Burgess, Anthony 1917–
Burgess is an English novelist, editor, translator, essayist, composer, and critic whose inventive use of language and unique with are displayed in such works as A Clockwork Orange. Admittedly influenced by James Joyce, Burgess has endeavored to explicate his genius in Here Comes Everybody: An Introduction to James Joyce for the Ordinary Reader. He was born John Anthony Burgess Wilson and has published under the pseudonym of Joseph Kell. (See also CLC, Vols. 1, 2, 4, 5, and Contemporary Authors, Vols. 1-4, rev. ed.)
Anchored to asexuality by stepmother fantasies and an excretion fetish, committed poet and vulnerable recluse, Enderby, the corpulent, flatulent, likeable anti-hero, was a major character created by Anthony Burgess in that year of writing five novels, 1959, which doctors said would be his last. Inside Mr Enderby appeared in 1963 and the sequel, Enderby Outside, in 1968. Now the trilogy is completed with a book in which Enderby, though nominally relegated to the subtitle, fights what seems to be Burgess's biggest ever battle on the last day of his, Enderby's life. For since we left Enderby in Tangiers, Burgess's A Clockwork Orange has been made into a film by Stanley Kubrick and subsequent real-life alleged imitations of the activities of Alex and his droogs have been labelled Artist Answerable and laid at Burgess's door. In a newspaper interview at the time, he promised that his new book would reply.
It has. The Clockwork Testament is a brilliant and very funny book. In it Burgess has sustained that novelistic ability to which he referred generally in The Novel Now 'to create what the French call an oeuvre, to present fragments of an individual vision in book after book, to build, if not a War and Peace or Ulysses, at least a shelf' as well as 'fusing the comic and tragic in a fresh image of man'. The wider issue of the artist's responsibility has prompted him to cook a virtuoso cadenza, allusively presenting ingredients from the opus larder as Artist's Credentials—taste and judge. Enderby has written a filmscript based on Gerald Manley Hopkins's poem The Wreck of the Deutschland, the film company have had re-write men lace it with flashbacks and up the tempo, and now the media are asking Enderby what he intends to do about a case of nun-slaughter in Ashton-under-Lyme where they are banning Hopkins from the bookshops. 'Me? I'm not going to do anything. Ask the buggers who made the film. They'll say what I say—that once you start admitting that a work of art can cause people to start committing crimes, then you're lost. Nothing's safe. Not even Shakespeare. Not even the Bible.' And to the television company inviting him for the chat-show: 'I see. I see. Always blame art, eh? Not original sin but art.'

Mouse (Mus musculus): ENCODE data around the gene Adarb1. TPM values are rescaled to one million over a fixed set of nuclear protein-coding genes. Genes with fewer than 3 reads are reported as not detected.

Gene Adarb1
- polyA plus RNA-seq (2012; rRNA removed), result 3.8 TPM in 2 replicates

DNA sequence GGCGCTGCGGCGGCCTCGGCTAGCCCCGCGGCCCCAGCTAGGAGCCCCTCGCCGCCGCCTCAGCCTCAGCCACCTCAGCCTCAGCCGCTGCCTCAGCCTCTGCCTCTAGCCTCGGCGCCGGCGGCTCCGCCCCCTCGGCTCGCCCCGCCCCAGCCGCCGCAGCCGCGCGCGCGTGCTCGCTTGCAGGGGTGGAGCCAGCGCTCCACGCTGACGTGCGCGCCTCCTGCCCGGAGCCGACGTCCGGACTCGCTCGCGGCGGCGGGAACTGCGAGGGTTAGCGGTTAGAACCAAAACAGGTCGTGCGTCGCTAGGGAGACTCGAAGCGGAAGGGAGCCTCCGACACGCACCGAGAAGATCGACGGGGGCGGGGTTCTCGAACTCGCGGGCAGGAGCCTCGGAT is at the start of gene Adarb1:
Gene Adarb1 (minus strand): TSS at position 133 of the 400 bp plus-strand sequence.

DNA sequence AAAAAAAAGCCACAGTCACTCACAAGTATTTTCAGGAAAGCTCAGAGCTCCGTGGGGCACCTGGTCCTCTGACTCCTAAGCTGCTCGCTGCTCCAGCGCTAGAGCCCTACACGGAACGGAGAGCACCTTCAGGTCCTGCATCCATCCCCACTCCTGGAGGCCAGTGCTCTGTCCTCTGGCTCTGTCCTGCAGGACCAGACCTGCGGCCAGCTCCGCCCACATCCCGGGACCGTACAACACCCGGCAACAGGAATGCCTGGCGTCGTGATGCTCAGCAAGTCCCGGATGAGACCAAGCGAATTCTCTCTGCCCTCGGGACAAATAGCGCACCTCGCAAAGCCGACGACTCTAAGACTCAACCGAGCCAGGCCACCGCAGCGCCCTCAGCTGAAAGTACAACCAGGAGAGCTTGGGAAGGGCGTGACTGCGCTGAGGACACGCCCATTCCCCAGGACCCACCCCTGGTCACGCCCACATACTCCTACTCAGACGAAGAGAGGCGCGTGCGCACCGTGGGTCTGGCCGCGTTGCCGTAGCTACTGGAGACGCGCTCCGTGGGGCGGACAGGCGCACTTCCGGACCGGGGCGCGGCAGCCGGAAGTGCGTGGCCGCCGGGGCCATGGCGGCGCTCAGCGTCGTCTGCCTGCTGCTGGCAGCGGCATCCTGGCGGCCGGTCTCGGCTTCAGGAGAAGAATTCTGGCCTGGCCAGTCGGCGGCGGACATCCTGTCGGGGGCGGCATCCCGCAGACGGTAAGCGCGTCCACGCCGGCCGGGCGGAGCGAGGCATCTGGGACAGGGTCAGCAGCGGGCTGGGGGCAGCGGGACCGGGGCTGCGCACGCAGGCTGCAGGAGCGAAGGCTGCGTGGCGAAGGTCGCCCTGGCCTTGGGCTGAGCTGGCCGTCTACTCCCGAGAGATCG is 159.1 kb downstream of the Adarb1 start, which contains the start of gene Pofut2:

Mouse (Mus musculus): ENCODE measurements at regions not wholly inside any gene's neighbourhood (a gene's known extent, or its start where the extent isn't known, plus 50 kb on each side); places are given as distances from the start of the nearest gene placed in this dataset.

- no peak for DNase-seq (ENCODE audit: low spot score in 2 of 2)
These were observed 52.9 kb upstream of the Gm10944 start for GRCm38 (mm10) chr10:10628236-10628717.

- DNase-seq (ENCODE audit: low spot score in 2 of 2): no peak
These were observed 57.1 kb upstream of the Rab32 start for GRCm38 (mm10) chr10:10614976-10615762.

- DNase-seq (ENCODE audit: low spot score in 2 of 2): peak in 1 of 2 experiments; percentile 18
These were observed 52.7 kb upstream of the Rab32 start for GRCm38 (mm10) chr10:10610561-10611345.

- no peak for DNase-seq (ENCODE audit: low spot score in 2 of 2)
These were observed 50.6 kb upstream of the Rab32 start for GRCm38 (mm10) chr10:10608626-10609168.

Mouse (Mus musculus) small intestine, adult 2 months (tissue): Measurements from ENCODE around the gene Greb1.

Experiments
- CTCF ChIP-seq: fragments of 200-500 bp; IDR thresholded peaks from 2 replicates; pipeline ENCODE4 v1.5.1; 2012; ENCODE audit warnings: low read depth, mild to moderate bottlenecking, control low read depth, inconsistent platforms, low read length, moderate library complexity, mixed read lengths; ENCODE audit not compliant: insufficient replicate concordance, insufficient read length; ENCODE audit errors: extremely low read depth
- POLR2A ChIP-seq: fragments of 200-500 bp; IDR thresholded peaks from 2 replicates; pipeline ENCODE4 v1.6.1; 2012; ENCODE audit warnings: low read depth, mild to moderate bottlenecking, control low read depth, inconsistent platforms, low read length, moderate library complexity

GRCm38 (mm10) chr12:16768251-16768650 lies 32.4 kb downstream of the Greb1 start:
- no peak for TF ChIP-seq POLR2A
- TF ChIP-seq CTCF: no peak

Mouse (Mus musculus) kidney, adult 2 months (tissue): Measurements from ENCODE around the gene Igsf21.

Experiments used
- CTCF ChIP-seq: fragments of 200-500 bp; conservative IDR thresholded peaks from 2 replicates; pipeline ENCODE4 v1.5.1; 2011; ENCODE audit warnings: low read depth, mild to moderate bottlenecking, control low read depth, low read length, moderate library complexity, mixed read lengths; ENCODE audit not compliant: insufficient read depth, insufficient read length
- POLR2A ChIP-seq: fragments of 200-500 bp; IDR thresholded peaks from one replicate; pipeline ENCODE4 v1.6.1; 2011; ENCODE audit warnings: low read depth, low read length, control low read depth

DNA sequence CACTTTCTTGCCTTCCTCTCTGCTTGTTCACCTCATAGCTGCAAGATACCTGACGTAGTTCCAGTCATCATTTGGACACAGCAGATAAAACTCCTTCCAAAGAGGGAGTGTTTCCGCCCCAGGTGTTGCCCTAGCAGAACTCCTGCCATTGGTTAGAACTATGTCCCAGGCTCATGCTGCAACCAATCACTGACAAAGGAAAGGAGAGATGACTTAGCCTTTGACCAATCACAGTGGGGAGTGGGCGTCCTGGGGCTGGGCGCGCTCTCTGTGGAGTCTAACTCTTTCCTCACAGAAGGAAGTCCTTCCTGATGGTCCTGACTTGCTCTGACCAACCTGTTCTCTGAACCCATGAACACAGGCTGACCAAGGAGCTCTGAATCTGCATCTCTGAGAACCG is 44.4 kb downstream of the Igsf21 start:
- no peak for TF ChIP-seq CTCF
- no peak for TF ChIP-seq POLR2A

Burgess has cooked with original sin before but, then as now, cannily. He does not believe in doctrinaire novels: in The Novel Now he has said that the deeper issues in his books 'are not my concern; they are strictly for the commentators.' In the same work he warns of the danger of moving the novel 'too far out of the sphere of enjoyment: any work of art must be compromise between what the writer can give and what the reader can take'.
It is difficult to say whether Burgess has been limited by his credo: he has been helped by what he calls the comic propensity which he cannot overcome, and by a technique with character, situation and even language which echoes cartoonist Gerald Scarfe's approach to a subject, taking each physical feature and pushing it as far as it will go. Burgess meets our need 'to be reminded of human insufficiency, to be told stories of anti-heroes' with creations like Enderby, guarding against mere exaggeration of anti-heroic fantasy by never overstepping the mark of credibility in his projections of contemporary society. Enderby, on the strength of his film-script and his...
(The entire section contains 2373 words.)
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- Critical Essays